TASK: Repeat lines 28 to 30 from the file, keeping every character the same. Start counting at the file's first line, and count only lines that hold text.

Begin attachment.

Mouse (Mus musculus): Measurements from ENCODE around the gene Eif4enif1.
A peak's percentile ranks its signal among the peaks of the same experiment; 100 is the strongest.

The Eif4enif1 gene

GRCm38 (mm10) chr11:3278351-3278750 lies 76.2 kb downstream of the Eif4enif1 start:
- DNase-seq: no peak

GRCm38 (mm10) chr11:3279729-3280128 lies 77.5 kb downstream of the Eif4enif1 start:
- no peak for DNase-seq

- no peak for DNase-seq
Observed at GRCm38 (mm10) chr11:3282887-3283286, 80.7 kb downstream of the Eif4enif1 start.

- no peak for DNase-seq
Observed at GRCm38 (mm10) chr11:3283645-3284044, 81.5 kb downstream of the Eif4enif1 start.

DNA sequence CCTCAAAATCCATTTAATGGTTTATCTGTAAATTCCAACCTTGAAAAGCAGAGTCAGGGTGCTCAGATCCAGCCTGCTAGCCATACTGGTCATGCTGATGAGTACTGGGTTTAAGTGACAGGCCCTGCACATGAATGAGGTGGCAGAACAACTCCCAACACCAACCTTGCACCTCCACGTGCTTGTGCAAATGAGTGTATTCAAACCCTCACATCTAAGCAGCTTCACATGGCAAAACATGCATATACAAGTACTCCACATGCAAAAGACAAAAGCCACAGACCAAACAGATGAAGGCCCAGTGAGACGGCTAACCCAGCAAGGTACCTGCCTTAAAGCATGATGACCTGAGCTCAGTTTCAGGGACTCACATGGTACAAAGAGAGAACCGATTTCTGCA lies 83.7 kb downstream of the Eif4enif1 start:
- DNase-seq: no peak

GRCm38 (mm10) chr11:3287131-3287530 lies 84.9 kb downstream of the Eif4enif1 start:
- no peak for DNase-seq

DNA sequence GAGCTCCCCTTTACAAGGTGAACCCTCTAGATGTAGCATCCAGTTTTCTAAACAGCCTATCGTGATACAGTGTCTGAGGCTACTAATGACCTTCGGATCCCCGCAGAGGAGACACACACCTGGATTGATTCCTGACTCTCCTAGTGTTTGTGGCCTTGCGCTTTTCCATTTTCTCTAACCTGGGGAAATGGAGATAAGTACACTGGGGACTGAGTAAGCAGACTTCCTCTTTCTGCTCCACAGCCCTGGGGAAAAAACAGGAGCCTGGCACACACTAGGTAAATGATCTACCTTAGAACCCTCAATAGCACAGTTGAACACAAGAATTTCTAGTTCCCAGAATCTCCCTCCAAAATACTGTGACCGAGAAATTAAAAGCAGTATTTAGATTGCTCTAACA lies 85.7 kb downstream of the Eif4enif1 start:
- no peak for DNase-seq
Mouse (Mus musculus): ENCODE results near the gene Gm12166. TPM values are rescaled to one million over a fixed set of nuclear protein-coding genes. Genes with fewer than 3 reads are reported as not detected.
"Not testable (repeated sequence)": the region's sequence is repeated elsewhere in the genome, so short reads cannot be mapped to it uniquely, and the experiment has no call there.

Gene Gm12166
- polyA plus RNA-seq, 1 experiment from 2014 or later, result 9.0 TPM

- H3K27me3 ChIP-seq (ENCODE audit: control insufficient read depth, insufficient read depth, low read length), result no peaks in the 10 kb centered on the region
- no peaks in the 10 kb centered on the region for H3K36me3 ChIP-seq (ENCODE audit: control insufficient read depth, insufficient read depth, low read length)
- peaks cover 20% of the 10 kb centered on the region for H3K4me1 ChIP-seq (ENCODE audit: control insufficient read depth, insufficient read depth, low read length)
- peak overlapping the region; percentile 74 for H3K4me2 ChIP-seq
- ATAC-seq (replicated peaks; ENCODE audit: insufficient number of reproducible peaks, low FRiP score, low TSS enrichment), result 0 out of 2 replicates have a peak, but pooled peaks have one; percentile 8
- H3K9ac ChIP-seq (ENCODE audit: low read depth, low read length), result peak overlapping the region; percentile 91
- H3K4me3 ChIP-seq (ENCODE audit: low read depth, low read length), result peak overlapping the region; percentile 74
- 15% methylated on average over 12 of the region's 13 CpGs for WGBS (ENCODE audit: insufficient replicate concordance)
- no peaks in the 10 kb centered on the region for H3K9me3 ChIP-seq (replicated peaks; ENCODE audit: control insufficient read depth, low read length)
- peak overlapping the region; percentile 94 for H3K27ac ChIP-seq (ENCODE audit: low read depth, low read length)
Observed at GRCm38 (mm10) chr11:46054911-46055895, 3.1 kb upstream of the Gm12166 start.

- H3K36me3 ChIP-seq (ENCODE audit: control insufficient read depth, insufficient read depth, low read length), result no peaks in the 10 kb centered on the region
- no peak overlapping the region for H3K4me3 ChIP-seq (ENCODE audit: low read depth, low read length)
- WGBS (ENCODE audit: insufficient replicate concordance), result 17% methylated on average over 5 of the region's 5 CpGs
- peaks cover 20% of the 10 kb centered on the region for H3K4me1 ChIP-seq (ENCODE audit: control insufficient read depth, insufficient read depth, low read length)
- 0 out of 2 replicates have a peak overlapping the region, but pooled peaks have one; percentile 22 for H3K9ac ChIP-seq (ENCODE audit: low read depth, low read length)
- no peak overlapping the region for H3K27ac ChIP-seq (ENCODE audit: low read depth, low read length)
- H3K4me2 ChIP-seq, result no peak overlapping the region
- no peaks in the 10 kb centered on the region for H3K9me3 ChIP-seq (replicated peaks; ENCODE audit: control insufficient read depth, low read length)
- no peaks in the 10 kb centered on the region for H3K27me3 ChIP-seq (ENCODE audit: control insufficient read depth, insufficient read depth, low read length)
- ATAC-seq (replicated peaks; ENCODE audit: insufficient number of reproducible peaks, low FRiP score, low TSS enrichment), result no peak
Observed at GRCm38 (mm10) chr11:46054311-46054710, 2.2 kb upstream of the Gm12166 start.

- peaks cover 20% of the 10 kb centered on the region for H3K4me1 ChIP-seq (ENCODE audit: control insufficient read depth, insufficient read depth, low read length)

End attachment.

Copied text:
- H3K4me3 ChIP-seq (ENCODE audit: low read depth, low read length), result peak overlapping the region; percentile 74
- 15% methylated on average over 12 of the region's 13 CpGs for WGBS (ENCODE audit: insufficient replicate concordance)
- no peaks in the 10 kb centered on the region for H3K9me3 ChIP-seq (replicated peaks; ENCODE audit: control insufficient read depth, low read length)